Jake Horne 16/11/2017 | Posted in Cruise Angler 12, Fishing, Fishing Subjects, Freshwater
Fall has come and here in the Midwest feels like it has already left us for the icy grip of winter. Most anglers have traded in their rods for bows or settled into an offseason routine. But right now is primetime for one of freshwaters hardest fighting fish.
The Steelhead is a rainbow trout that has the opportunity to exit the usual small streams that rainbows live for the vast waters of the Pacific Ocean or in my regions case, the Great Lakes. The Steelhead spends it summers cruising the deeper waters of these lakes and oceans. In the case of the Great Lakes it becomes a top predator. Steelhead will then return to its river of origin in the spring or fall to spawn. These fish in Lake Erie are considered “put and take”. They are stocked yearly as the spawning success rate is extremely low due to low survival rate of smolt (or young fish) in the summer heat in area rivers and creeks.
The fall run as it is called usually starts about mid-September in my corner of Northeast Ohio or
“Steelhead Alley” as it has become known. The fish will begin staging at the mouths of rivers and near shore areas. This time of year I have good success trolling or casting these river mouths or the harbors they empty in to. With the drop in temperature’s and fall rains fish began their long journey up river. At this point targeting long runs or pools with swift water nearby is a good bet. The more active fish will usually start at the front of the pool facing the swift water. They will continue heading as far up river as long as rain and dams allow. The same process repeats itself in spring after ice out or the spring rains.
I let the fish dictate the techniques I use to target them, but generally early season with warmer weather moving baits like spoons, spinners and minnow style crankbaits work very well with these fish still being fresh out of the lake and aggressive.Once temperatures
I already when over a variety of lures and presentations but part of the fun of Steelhead is experimenting with baits. I know people who fish lipless cranks and do well, there is no set in stone way to catch them and getting creative can often time yield great results. As far as rods go for casting spoons, spinners and small cranks I stick with a 7 foot medium action rod I use for bass fishing with 10 lbs P-line copolymer line. For float fishing I highly recommend an actual “float rod” these are long limber rods anywhere from 8-15 feet long in medium to medium light action. The length and action keep extra line off the water while drifting and help as a shock absorber with those brutal runs and high jumps on light line. I prefer an 8’6” rod for fishing out of the yak and don’t have to worry about it snagging on overhead trees heading down river. It also makes getting fish in the yak much easier not having to stretch over a 12 foot rod to net the fish. For mainline I really like the high visibility of Sunline Siglon F in 8 lbs test it’s a floating line which makes keeping it off the water much easier giving a more natural drift. I also use a about a 3-4 foot fluorocarbon leader in either 6-8 lbstest. There are a million steelhead style floats and most will get the job done, I really like the 5.5g float made by Raven it’s anall-around float that works in swift and slow moving water. You will also want to stock up on split shot and “load the bobber” putting 3 or 4 smaller shot under the float to keep the it upright and floating true. 1 or 2 other small shot spaced down the line will also help to keep your back down. This is something you may have to play with based on current.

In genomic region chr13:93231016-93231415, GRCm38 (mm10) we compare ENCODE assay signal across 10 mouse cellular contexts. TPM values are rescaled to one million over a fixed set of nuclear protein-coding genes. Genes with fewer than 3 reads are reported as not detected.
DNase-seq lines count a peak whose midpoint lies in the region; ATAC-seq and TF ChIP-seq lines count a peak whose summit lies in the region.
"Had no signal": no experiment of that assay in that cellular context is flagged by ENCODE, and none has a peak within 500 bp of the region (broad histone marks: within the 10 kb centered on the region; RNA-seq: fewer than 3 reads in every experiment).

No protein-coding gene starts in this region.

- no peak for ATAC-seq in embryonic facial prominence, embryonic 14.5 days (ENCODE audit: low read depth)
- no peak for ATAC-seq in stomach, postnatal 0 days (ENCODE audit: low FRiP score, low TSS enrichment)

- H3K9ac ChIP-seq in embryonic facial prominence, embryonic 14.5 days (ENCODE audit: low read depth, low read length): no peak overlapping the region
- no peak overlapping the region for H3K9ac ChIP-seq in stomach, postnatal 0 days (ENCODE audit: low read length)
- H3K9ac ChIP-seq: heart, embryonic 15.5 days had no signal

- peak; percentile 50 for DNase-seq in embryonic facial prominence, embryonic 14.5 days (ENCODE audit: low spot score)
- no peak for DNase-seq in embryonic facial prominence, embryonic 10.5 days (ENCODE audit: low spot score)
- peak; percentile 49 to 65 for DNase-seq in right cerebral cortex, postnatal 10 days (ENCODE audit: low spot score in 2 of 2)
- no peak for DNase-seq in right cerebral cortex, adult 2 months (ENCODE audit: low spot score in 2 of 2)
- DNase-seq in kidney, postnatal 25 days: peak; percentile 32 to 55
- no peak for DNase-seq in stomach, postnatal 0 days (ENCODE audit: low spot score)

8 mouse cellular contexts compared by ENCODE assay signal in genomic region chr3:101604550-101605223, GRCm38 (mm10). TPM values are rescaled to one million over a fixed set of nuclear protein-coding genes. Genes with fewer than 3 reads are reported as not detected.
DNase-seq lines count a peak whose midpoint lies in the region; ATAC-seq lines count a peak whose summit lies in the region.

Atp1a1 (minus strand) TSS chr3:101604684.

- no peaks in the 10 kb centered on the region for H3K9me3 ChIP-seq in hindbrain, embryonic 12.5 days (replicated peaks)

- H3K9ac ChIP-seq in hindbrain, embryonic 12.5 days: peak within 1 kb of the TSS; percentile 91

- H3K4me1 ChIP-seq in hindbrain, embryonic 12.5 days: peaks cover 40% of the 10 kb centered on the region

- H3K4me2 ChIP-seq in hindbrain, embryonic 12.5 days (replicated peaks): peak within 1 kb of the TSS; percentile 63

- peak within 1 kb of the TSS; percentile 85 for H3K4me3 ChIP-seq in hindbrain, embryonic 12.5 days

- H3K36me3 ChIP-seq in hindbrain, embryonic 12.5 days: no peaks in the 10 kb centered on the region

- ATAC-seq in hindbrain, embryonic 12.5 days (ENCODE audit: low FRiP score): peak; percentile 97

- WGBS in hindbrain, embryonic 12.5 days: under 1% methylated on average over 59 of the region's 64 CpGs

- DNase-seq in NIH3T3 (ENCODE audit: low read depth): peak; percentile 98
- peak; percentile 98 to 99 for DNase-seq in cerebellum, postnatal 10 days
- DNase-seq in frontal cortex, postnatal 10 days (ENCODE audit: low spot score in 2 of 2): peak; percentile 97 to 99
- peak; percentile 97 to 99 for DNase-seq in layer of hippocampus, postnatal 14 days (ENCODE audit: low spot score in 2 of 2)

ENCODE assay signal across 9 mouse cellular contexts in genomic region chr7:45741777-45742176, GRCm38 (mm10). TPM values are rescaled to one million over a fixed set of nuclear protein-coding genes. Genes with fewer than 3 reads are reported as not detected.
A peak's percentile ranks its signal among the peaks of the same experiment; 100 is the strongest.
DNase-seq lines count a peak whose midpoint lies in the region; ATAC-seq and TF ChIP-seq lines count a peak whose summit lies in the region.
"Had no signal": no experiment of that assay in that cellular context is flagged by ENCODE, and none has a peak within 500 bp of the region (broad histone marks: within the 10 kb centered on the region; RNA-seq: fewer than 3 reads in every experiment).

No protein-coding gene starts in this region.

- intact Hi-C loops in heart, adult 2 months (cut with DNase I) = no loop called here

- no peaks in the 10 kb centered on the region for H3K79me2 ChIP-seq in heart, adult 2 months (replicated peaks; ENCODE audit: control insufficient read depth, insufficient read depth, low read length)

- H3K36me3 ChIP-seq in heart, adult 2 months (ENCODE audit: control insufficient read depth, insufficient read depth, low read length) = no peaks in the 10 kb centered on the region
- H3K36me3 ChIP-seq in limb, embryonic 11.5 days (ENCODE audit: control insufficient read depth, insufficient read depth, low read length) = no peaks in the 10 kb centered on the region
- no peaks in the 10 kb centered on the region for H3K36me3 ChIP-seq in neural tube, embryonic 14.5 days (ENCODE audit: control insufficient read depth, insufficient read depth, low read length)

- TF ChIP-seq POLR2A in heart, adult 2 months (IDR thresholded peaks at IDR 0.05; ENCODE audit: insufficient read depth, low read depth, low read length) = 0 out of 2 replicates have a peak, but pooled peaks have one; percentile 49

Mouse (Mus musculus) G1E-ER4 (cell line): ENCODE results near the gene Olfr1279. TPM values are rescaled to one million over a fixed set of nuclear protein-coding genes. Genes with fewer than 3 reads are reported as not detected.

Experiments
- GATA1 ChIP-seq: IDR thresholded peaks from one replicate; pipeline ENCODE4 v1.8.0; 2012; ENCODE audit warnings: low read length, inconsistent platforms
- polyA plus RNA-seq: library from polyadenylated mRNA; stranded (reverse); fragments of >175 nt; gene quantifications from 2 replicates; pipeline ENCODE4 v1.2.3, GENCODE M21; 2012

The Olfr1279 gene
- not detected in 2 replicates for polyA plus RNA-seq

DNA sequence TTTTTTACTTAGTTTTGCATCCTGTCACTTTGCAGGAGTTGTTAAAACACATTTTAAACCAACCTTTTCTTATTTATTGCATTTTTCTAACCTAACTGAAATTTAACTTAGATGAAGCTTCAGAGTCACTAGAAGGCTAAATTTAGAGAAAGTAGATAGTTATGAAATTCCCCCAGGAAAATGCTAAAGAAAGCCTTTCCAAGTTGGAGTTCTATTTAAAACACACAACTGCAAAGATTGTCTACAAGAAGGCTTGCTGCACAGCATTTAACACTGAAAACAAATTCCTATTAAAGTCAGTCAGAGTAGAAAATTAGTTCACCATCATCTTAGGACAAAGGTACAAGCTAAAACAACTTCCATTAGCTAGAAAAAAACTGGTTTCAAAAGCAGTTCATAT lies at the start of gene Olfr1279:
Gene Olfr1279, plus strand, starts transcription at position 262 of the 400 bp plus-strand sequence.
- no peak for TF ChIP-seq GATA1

This can be one of the best times of year to catch trophy fish (and sure beats sitting on the couch)! But the most important thing you can take away from this is cold water safety. Temperatures during steelhead season are deadly cold and dressing appropriately and wearing your PFD can mean the difference between a great day on the water or a life ending one. Every year there are stories about fisherman who lose their lives to cold water. It’s an easy problem to solve by being aware of these dangers and preparing for them. In my next article I’ll highlight my favorite set up for cold water safety so be on the lookout! I hope these techniques and tips help you put some steel in the yak. And I hope to see you on the water!